John Lutz, founder of Eastern Puma Research Network, has been tracking big cat sightings in the East for decades and has been no fan of the usual eye-roll reaction of authorities. But in this case, Lutz says, “They did real good.”

Does Lutz think there really was a mountain lion outside Riverside Elementary?

“I’ll wouldn’t doubt it,” he says. “As long as there is adequate food, water and habitat, there’s no reason mountain lions can’t live anyplace.” He adds, “As a matter of fact it’s (Fairfax County) right along the Potomac River. It’s a perfect habitat.”

Lutz, who receives hundreds of reports of mountain lions in the East each year, says he doesn’t think this particular cat has the state to itself. He says there’s no way to know for certain how many big cats call VA home, but adds, “If I had to take a guess I’d conservatively say… maybe 25.”

This cat, though, is likely to have moved on, the investigator says.

Just where is the big cat in question now? “South of Washington, probably. Most likely it followed the Potomac to Quantico, Dale City…”

Lutz, who believes strongly in the continued existence of cougars in the East, also has a sense of humor.

“This particular lion decided to go pay a visit to Fairfax County and shake up some people. And he did. He shook them up and now he’s gone on his way.”
His way, that is, to another spot on the East Coast – where many insist neither he nor any other mountain lions live – but where, it seems, some authorities – just to be safe – are starting to concede that they just might.

John Lutz in his WV office. Many of the binders on the right contain reports of eastern mountain lions spanning several decades.

Susan Fair About Susan Fair
Susan Fair lives on the shoulder of South Mountain in rural Maryland, where she works for a public library system. She can also be found writing for numerous publications, exploring the weird and offbeat, and working at an eclectic museum where she often eats her lunch next to a mummified arm.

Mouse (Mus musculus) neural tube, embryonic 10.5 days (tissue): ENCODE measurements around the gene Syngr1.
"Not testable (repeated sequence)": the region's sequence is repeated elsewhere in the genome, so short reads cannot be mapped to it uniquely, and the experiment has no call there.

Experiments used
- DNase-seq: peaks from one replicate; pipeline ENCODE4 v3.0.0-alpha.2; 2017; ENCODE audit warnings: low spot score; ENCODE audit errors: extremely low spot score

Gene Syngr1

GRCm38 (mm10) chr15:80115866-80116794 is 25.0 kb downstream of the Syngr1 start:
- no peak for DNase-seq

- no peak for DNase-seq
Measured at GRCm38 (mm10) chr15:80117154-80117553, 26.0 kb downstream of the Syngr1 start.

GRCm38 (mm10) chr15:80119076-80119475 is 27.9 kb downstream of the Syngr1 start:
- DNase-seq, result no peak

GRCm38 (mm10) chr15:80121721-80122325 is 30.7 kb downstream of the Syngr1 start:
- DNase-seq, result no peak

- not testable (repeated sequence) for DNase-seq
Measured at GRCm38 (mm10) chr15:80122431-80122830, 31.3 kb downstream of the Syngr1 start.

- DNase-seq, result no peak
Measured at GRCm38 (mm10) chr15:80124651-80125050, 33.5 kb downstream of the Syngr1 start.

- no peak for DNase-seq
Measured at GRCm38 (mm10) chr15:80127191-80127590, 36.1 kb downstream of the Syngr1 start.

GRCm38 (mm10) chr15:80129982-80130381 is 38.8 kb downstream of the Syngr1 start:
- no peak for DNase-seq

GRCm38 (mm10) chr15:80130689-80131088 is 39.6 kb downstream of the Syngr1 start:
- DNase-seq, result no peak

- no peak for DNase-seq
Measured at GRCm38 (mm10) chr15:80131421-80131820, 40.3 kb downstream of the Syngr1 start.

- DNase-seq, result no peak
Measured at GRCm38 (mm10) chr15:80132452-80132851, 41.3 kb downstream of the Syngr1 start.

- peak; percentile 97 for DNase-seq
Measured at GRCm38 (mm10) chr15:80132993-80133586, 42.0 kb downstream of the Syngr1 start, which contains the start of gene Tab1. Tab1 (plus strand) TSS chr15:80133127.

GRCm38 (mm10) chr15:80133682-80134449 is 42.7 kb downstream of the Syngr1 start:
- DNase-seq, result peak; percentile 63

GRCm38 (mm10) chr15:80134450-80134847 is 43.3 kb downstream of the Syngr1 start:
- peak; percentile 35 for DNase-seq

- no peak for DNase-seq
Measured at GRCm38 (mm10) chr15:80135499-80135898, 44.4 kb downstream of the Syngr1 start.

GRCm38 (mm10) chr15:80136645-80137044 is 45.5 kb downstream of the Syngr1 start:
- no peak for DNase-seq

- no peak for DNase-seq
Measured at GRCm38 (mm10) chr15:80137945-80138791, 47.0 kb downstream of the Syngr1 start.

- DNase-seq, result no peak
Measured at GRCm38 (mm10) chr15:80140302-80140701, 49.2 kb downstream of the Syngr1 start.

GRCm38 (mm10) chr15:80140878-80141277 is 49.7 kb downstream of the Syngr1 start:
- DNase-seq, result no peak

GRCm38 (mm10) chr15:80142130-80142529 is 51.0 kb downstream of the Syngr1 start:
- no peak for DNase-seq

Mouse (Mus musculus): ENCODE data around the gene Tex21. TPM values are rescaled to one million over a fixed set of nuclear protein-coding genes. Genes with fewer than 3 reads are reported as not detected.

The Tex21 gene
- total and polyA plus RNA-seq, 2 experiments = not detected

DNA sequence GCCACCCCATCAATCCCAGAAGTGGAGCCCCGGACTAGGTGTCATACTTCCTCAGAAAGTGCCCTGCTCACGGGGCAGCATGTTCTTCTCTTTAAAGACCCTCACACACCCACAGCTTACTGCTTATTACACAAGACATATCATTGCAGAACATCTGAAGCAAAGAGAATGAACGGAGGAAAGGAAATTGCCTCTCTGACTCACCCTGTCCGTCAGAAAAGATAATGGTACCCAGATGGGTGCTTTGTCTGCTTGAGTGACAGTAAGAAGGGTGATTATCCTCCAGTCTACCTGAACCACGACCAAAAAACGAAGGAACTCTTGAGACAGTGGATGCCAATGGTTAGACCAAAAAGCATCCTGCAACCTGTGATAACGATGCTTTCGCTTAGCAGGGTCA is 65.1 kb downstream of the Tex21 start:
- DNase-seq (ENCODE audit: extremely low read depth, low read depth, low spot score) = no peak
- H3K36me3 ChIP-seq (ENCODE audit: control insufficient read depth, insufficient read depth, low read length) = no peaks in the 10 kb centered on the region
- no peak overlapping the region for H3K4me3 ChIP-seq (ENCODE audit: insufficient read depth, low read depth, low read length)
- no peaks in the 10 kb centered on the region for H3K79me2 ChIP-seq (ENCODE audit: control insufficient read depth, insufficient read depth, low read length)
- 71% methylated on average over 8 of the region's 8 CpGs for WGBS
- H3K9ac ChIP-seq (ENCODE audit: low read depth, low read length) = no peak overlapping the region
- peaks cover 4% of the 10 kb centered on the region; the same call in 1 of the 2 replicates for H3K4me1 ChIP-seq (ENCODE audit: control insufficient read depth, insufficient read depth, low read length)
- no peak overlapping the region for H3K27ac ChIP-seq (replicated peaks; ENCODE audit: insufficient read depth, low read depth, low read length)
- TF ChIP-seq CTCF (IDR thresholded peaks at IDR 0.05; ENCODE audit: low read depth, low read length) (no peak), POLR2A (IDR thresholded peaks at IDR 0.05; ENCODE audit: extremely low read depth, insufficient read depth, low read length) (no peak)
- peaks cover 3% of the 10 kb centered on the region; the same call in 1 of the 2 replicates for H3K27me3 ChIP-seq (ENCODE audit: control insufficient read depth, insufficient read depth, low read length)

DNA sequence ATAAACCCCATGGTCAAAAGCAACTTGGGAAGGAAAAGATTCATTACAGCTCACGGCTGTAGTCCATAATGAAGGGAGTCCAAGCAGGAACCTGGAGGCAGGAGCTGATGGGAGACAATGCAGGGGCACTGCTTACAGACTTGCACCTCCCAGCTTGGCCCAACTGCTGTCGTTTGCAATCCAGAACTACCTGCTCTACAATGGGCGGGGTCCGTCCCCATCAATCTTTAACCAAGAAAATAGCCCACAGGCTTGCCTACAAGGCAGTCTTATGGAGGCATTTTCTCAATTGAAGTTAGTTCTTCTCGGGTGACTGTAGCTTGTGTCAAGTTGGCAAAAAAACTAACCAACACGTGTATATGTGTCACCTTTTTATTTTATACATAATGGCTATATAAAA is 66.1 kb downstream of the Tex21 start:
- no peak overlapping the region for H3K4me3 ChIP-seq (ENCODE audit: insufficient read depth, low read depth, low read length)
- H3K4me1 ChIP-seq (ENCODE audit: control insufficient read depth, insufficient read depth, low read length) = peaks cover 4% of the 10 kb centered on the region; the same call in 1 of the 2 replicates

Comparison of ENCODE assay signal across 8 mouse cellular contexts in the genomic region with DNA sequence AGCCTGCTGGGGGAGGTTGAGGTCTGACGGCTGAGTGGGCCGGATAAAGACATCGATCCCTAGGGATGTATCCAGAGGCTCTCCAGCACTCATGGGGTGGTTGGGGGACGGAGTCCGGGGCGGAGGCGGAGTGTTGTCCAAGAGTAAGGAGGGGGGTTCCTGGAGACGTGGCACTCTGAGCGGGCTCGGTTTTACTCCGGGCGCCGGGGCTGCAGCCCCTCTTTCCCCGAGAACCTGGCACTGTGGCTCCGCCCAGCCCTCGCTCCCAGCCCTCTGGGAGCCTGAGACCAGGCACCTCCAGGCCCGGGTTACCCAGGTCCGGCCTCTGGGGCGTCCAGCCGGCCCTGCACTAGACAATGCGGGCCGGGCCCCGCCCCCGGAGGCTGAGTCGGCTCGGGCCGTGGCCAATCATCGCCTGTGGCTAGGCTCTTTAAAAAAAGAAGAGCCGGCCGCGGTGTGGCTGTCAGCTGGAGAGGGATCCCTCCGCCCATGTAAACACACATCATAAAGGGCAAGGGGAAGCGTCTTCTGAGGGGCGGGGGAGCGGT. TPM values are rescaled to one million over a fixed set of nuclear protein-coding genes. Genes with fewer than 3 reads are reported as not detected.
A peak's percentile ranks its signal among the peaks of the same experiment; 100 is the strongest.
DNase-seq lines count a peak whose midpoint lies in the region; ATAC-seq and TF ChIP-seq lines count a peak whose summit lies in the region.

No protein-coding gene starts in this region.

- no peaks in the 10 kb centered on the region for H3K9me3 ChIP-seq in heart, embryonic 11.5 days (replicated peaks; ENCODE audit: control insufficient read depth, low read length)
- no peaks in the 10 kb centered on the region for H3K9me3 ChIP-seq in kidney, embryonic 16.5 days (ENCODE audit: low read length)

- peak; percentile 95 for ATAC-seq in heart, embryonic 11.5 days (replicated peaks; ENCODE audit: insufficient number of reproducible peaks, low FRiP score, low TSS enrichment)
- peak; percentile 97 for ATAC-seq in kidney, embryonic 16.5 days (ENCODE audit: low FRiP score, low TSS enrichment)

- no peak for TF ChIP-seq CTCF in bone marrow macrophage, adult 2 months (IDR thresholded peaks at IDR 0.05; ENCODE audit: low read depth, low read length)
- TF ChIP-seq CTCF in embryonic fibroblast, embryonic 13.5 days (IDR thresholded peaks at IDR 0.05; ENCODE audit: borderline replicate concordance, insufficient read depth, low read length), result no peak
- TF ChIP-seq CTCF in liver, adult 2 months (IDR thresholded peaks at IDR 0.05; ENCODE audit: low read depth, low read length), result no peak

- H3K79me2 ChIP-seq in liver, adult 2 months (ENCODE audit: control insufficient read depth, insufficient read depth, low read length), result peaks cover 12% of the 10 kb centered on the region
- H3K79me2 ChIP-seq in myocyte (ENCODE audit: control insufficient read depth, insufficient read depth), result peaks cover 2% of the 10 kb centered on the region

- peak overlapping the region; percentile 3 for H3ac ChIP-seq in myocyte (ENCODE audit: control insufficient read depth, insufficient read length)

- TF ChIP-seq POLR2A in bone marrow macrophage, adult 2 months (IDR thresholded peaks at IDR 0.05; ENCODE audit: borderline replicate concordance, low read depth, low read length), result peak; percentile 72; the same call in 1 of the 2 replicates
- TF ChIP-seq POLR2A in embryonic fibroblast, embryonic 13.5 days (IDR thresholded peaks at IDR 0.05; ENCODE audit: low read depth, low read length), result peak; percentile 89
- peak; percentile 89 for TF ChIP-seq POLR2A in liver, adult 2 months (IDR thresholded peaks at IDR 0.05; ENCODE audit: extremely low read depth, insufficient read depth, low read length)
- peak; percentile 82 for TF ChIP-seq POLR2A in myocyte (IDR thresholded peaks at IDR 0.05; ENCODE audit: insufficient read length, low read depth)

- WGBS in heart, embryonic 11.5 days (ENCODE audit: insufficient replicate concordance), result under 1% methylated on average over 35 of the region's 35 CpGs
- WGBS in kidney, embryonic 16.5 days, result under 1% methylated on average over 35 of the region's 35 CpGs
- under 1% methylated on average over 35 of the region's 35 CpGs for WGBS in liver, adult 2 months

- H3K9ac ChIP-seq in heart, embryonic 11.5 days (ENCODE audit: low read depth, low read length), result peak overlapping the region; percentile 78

2 Responses to “Mountain Lion Sightings Leave VA Authorities Scratching Their Heads”

  1. Goodfoot responds:

    For the life of me, I can’t understand why people have such a fit believing this. Despite the population density, habitat is abundant – there were Bigfoot sightings by a night patrol at the USMC HQ in Quantico, about 10 years ago; the FBI training facility is practically next door; deer are more than plentiful. They’re a downright nuisance, in fact, eating gardens and totaling people’s cars.

    In fact, I had a sighting of a “black panther” cub in Culpeper in the summer of… what year was it? 2000 or 2001, I reckon it was. Well, I didn’t see the head; when I looked in that direction, it was going into some thick vegetation (where Mama was, I figured, and kept walking), but I saw everything from the front shoulders to the end of the long, thick tail.

    And yes, it DID blow my mind.

  2. cryptokellie responds:

    With the over-population of prey items, especially white-tail deer, why wouldn’t the mountain lion make a come back in the Eastern U.S.? Suburbs that abut the forest areas make excellent habitat for the mountain lion. My area in PA. has dense forested tracts and county parklands that are over-brimming with prey animals. The cats could live here on road-kill alone. Add to that the unfortunate habit of people leaving edible refuse around and there are no reasons why the mountain lion can’t exist here in the East where it once did. The coyotes or more properly coywolves are here in my back yard, black bears are seen in the township I live in, can the mountain lion be far behind?